The British Museum's collections, £16.99
Explore / Articles
Thomas Tompion (1639-1713)
Thomas Tompion was one of the most successful and celebrated clock and watch makers in Europe in his lifetime, with customers such as King William III of England and Cosimo III, Grand Duke of Tuscany. The ownership of a Tompion clock or watch at the end of the seventeenth century was limited to monarchs, princes, the aristocracy and wealthy merchants.
Tompion supplied time measuring machines that were of international importance in the advancement of science and technology (for example the regulators made for the new Greenwich Royal Observatory in 1676). He also supplied for the ever-increasing market for clocks to be used in a domestic setting. In addition to the standard weight-driven longcase clocks and spring-driven table or bracket clocks, Tompion was also commissioned to make specific pieces, with much more complex mechanisms, for very high prices.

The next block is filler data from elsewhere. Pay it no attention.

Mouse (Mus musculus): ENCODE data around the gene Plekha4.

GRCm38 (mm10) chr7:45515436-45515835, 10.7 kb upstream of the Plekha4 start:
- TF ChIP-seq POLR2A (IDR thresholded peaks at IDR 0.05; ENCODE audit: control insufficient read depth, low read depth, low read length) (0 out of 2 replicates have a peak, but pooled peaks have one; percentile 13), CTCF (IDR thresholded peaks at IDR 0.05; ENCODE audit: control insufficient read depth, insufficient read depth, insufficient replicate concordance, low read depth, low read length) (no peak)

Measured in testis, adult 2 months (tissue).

Thomas Tompion was born at Northill, Bedfordshire in 1639. He was a Free Brother in the Clockmaker's Company in London in 1671, an Assistant in 1691, a Warden from 1700 and Master in 1703-4. He died in 1713 and is buried in Westminster Abbey.